A fat burner might help with this, or it might not, and it depends entirely on what's in it. Some fat burners are simply stimulant pills, and these are unlikely to help much with the appetite. Stimulants make you burn energy, and burning energy makes you hungry. Unfortunately, if your fat burner is nothing but a caffeine pill with a few vitamins thrown into the mix, it's not going to do anything to help you avoid eating. A fat burner, additionally, will do absolutely nothing to help you decide between a healthy food and an unhealthy snack. That's something you have to do with your willpower alone.

Some fat burners, meanwhile, include fiber and protein, as well as some specific ingredients like niacin that tend to help suppress the appetite. These make you feel full, or make you feel fuller for longer. This has an effect of making you want to eat less often and eat less when you do eat, which means you snack less and take in fewer calories. The effect might not be very pronounced, but as long as you couple it with some behavioral changes, it can be moderately effective.

On the other side of the coin, we have exercise. Exercise is the primary way in which you'll be burning stored fat. 

It doesn't necessarily matter what kind of exercise you get. You might go for a walk or go for a jog on a regular basis. You might take up a sport, like hiking or climbing. You might adopt yoga of any of the various varieties. You might hit the gym for some time on the elliptical or stationary bike, or you might join an aerobics class. You might take up weight lifting, either with free weights or with machines. You can do this all free-form on your own, or work with a personal trainer.

All of these different forms of exercise can work to help you lose weight, though some of them will be worse than others. Primarily, for example, weight lifting is going to build muscle in addition to burning fat. Muscle is more dense than fat, so as you replace fat with muscle, you might not see your weight decreasing at all. Eventually you will reach a tipping point and your weight will drop, but it can be disheartening to go to the gym for weeks or months and see no change on the scale, even if you do feel healthier and have more endurance.

How does a fat burner help with this? Well, since fat burners are most often stimulants, they help by giving you the energy and the drive to actually do this exercise. They can help wake you up and keep you awake, and give you energy you need to keep going with your exercise. 

The Half-Life of Fat Burners

Part of the problem with using a fat burner for energy is the relatively short half-life of caffeine and the way it affects different people differently. Caffeine has a relatively short half-life, which is the time it takes for half of it to degrade. The half-life of caffeine is 5-6 hours, but the energy it gives you degrades faster than that. Typically, by about the third or fourth hour, you will find your energy is flagging and you are heading for a crash.

This is why longer-term energy drinks or energy shots like Five Hour Energy often recommend either taking half of the shot immediately and half in a few hours, or taking a second shot later in the day. They know when the energy they give you is going to wear off, and encourage you to take more to keep that energy going throughout the day.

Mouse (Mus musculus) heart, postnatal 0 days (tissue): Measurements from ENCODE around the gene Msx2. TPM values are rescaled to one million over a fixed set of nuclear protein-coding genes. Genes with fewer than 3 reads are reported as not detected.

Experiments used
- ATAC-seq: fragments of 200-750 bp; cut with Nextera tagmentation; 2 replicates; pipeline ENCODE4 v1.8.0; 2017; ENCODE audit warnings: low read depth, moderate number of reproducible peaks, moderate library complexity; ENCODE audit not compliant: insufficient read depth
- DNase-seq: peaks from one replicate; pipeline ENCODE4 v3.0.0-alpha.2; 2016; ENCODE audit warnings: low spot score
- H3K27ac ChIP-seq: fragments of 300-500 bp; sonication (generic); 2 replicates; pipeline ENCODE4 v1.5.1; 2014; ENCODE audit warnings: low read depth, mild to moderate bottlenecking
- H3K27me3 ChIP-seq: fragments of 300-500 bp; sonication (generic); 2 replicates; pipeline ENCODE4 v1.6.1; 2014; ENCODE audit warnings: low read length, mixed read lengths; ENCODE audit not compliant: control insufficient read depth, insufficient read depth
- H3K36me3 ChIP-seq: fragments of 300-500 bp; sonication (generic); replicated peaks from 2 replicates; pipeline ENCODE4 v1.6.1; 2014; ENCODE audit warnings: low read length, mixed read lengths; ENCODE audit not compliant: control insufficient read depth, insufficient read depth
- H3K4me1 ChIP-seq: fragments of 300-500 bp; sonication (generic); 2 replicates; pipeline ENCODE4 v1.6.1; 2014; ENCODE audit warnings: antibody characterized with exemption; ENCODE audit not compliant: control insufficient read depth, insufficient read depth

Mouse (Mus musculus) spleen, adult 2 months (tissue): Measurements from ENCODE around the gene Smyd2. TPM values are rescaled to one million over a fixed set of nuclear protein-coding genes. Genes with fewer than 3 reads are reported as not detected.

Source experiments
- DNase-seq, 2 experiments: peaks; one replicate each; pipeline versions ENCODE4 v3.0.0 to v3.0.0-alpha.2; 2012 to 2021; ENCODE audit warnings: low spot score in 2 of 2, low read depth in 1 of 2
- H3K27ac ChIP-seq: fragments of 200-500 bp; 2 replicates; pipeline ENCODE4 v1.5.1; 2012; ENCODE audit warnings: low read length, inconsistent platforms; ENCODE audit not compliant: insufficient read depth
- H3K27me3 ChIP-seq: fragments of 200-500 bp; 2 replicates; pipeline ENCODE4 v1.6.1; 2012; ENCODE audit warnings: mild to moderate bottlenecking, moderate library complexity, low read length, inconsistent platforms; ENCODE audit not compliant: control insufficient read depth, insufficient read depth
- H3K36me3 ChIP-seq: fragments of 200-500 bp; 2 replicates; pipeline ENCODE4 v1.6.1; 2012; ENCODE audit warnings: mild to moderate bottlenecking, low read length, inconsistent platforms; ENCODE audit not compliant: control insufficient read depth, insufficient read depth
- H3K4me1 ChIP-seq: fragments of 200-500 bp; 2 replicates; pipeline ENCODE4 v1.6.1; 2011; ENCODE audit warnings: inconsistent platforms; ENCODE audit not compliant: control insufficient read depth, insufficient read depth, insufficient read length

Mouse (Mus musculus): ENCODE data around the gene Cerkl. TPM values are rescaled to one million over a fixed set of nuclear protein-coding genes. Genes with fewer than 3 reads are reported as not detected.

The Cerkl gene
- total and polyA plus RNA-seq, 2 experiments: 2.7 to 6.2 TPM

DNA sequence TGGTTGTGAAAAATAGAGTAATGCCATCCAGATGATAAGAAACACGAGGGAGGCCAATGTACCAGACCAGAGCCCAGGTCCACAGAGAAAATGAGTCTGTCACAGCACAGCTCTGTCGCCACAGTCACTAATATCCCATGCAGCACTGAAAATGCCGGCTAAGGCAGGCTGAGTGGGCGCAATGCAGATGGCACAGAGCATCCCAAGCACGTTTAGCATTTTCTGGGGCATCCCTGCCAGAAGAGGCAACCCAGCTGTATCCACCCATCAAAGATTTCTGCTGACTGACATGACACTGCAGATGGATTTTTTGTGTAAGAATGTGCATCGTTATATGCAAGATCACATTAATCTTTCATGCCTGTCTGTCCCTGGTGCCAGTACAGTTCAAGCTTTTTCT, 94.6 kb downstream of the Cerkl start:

This is why taking a fat burner with breakfast in the morning is going to do virtually nothing for you if you exercise in the evening after work. The energy and the benefits of the fat burner will have disappeared by then. The only potential benefits it will give you is to make you eat a smaller breakfast and to perk you up, similar to a cup of coffee.

The best time to use a fat burner, then, is a short time before you're going to exercise. If you take a fat burner 15-30 minutes before you go to the gym or start exercising, the energy it gives you will be in full swing. If it's the kind of supplement that makes you hungry, as well, you won't have time to snack because you'll be working out. You just need to make sure it doesn't drive you to eat a larger meal afterwards than you otherwise would.

How Long Before You See Weight Loss?

If you're using a fat burner and you're doing everything correctly, you will see weight loss in a matter of days or, at the outset, maybe a week or two. It takes quite a bit of exercise to burn enough calories to lose a pound, but when you're also reducing the calories you're bringing in, your body needs to burn stored fat in order to maintain its former lifestyle.

You might need to do some math to figure out how to calculate a good diet moving forward. A good figure to consider is about 13 calories per pound of body weight. This is a maintenance level; how much you need to eat to maintain your weight without losing or gaining. For someone who is 220 pounds, that's around 2,800 calories.

Eating less than your maintenance level will cause you to lose weight initially just due to the caloric deficit. Your body may not like losing that weight, however, especially if you try a starvation or famine diet. The human body has evolved to store energy for times of need. When you starve yourself, you're burning fat, yes, and you will lose weight. However, you're also tricking your body into thinking it's in a crisis. When you stop your famine diet, your body will rebound by putting that fat back on, because it panics and worries that another crisis might come. This is why it's better to diet gradually.

With exercise, you can burn more without having to starve yourself. With a fat burner, you can increase the effectiveness of that exercise. With a solid plan that you can stick to, you should be able to see results in a week or two.